We would never consider a situation where the Canadian government would go to Canadian bookstores and say, “We've thought about what Canadians need, and these are the types of titles we want you to put in your front window.” However, through the discoverability requirements we have in this legislation, that seems to be what we're doing.... It's inappropriate. It's an overreach. If we're supporting Canadian content, it needs to be in ways that are respectful of and responsive to what people in Canada want.
Let us be very clear. The bill is not about protecting culture. It is about giving the government more control over public discourse, the things that we can see, post and hear online. To have a government agency regulate the dissemination of information online puts Canada in step with places like North Korea, China, Iran, and Russia.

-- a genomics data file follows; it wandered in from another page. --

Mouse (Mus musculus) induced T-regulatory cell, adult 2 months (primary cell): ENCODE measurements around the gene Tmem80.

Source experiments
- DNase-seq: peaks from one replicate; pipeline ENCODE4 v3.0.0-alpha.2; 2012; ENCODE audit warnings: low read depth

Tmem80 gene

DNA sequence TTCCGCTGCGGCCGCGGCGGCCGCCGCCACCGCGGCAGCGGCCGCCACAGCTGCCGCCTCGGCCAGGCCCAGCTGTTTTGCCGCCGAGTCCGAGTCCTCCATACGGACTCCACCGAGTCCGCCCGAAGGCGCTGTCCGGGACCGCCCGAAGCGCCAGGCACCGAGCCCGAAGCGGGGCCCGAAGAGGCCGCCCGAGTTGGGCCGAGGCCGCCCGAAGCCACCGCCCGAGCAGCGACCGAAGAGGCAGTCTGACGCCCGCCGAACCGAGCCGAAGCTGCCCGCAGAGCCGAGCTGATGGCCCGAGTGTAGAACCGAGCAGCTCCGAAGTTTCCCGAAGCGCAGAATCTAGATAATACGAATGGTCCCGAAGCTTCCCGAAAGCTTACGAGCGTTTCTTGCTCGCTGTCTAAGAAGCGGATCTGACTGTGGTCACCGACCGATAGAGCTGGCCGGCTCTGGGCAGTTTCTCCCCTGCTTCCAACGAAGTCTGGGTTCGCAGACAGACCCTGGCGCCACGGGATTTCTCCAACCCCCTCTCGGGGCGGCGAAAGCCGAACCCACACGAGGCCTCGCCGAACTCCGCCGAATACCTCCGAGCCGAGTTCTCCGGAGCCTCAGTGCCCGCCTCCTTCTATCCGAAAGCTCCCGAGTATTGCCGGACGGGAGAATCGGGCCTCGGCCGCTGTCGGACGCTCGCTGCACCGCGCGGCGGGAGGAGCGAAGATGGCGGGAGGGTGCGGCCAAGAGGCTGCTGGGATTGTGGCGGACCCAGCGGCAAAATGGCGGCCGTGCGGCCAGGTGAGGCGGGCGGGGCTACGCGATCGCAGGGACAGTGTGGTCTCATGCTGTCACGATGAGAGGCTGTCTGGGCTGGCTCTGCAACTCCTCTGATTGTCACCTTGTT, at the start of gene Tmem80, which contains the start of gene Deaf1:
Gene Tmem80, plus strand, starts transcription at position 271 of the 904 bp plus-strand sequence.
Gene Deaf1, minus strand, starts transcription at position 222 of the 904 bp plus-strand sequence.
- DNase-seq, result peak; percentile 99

The current chair of the CRTC, Mr. Ian Scott, has confirmed that this is the case. He has said that user-generated content, in other words our content, my content, anybody’s content, will be wrapped up in the bill, but then he goes on to say not to worry, because even though he is given those wide-sweeping powers, he will not use them and we should just trust him. If he is asking us to trust him, why not just take those provisions out of the bill?
That is exactly what these amendments would do. We are asking that those powerful provisions that allow for an abuse of power be taken out of this bill and that Canadians be respected.
The best way to promote Canadian culture is through the protection of free speech. Giving Canadians the freedom to create, express their views, and speak freely is what supports the proliferation of our rich Canadian culture. Our culture is held within the Canadian people, all of them. However, the government has grown far too comfortable with taking control.
As I come to my conclusion here, I wish to thank all of the digital-first creators who weighed in and expressed their views. I also wish to thank the industry experts and the freedom advocates who worked tirelessly to expose the danger of this legislation. I want to thank the thousands upon thousands of Canadians who have had their voices heard. It is for them that I contend today.